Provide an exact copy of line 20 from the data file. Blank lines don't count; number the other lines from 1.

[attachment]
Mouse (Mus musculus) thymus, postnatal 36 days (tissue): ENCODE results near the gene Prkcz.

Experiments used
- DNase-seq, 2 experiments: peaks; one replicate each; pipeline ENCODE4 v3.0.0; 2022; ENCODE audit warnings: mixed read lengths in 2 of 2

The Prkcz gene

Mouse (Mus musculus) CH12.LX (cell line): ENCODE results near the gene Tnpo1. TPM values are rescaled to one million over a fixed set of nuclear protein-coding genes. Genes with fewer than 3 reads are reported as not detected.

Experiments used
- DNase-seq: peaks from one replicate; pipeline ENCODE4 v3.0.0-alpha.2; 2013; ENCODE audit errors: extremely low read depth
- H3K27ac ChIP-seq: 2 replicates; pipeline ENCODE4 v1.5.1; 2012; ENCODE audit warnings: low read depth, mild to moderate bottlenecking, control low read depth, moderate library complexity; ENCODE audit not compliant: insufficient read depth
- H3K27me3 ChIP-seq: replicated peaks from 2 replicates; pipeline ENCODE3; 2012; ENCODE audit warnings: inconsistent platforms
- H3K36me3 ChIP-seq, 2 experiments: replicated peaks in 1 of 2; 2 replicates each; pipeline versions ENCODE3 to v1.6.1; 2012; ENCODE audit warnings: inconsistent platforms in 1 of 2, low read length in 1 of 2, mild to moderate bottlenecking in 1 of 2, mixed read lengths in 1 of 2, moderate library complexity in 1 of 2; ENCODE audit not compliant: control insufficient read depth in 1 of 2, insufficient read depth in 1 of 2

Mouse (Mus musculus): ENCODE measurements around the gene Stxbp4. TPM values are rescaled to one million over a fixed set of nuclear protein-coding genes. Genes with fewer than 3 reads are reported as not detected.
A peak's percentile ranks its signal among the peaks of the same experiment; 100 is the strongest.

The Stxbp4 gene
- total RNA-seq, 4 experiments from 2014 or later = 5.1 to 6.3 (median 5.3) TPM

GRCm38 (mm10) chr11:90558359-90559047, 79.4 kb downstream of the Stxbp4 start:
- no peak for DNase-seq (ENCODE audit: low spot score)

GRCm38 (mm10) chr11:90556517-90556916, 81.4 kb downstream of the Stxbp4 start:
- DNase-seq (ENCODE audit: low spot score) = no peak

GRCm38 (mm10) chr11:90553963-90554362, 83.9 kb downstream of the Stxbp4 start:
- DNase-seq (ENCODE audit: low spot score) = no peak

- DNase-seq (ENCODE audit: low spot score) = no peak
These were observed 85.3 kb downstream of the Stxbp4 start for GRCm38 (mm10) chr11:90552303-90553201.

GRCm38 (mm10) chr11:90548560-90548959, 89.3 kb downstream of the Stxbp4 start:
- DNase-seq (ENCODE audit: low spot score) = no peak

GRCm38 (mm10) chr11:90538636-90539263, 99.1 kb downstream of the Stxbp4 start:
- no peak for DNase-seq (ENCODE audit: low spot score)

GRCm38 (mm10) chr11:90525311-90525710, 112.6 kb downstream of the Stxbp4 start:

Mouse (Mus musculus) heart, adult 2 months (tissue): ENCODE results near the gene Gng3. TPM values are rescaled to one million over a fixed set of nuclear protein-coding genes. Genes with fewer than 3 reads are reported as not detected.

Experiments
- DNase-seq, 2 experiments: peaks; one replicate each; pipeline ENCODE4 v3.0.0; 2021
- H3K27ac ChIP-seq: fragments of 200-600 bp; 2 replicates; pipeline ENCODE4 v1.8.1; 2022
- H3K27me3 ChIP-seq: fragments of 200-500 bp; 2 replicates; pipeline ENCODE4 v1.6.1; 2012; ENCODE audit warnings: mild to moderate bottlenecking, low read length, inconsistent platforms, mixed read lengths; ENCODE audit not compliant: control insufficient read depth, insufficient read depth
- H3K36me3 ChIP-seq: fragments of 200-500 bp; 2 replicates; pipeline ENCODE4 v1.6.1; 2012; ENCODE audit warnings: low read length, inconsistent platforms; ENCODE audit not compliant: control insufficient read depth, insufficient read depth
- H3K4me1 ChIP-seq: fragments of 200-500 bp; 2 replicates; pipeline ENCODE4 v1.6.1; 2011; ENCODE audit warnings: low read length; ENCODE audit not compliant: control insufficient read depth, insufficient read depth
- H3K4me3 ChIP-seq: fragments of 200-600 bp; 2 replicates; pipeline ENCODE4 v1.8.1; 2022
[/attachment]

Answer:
- DNase-seq (ENCODE audit: low spot score) = no peak